With just one week remaining before the Housing Valuation Code of Conduct goes into effect, the National Association of Realtors has yet to hear a response from mortgage giants Freddie Mac and Fannie Mae to its request for a one-year delay in the implementation of the code. A spokesperson for the association said it was no longer confident that Freddie and Fannie would take its request into consideration. The letter (see below) was sent to Fannie Mae President and CEO Michael Williams and Freddie Mac interim CEO John Koskinen April 20. Neither Fannie Mae nor Freddie Mac responded to a reporter’s requests for comment.
The new code, slated to take effect May 1, seeks to restore honesty to the appraisal process by eliminating the pressure put on appraisers by mortgage brokers and underwriters to price homes to ensure a loan is approved. The code will do this in part by requiring that more of the hiring of appraisers be outsourced to third-party appraisal management companies.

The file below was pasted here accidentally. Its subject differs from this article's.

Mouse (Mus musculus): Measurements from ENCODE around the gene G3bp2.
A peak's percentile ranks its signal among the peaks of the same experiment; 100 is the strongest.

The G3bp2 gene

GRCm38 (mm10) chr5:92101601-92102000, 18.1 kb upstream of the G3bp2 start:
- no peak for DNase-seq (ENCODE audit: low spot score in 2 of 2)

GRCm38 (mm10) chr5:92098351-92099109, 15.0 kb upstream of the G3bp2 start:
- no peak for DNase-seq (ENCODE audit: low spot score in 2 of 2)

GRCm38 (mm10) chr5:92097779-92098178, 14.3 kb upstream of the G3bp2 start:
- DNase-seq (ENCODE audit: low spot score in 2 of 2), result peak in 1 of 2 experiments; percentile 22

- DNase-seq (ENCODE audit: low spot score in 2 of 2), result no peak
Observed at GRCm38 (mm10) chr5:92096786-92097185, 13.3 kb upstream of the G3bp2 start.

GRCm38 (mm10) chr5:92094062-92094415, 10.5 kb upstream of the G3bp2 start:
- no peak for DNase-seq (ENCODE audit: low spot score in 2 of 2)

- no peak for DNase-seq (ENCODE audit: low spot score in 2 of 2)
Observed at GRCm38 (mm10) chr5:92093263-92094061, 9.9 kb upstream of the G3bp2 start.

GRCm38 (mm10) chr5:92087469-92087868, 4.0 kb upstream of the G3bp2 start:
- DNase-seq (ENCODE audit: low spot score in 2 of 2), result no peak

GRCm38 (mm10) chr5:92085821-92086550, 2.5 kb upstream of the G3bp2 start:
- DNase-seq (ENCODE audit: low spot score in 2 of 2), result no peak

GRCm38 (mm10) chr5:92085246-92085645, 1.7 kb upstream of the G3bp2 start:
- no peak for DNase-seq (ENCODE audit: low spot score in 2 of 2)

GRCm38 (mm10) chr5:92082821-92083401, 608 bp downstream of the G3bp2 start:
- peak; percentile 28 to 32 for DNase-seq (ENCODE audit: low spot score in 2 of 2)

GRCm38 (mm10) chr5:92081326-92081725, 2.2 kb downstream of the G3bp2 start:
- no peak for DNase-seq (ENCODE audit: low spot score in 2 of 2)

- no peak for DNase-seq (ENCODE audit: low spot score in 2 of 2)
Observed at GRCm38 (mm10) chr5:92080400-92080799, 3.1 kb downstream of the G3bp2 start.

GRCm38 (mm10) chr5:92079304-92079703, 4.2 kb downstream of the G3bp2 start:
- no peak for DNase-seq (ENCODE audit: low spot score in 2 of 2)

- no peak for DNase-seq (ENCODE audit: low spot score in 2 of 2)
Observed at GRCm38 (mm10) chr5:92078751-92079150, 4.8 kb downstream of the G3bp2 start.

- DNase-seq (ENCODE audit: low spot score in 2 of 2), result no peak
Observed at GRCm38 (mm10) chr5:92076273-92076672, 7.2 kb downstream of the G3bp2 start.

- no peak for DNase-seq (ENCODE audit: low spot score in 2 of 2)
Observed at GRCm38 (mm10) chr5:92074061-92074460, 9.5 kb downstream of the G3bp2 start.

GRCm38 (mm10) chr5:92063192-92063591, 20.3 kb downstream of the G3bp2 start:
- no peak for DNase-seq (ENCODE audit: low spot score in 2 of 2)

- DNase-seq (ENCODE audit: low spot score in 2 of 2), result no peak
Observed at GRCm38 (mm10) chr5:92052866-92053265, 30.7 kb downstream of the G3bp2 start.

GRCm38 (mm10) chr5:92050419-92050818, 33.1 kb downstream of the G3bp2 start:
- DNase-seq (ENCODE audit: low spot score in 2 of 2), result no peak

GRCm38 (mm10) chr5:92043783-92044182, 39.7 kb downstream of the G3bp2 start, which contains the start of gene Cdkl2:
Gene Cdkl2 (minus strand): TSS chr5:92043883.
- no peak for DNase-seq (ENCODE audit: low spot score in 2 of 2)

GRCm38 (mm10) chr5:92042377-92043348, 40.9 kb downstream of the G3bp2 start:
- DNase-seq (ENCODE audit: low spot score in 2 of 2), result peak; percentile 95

NAR plans to discuss the next steps it will take in petitioning and lobbying for changes at a May 13 mid-year meeting of its appraisal committee in Washington, the spokesperson said. NAR priorities include a request for publication of material to help lenders, appraisers and brokers understand the changes; as well as the establishment of an agency to enforce the code.
In its letter, NAR makes recommendations about the creation of the Independent Valuation Protection Institute, an organization that would “receive complaints from appraisers and users of appraisal services on the improper influence or attempted improper influence of appraisers.” The institute is mentioned in the final agreement for the Home Valuation Code of Conduct, but specifics for how it will function or be funded are not.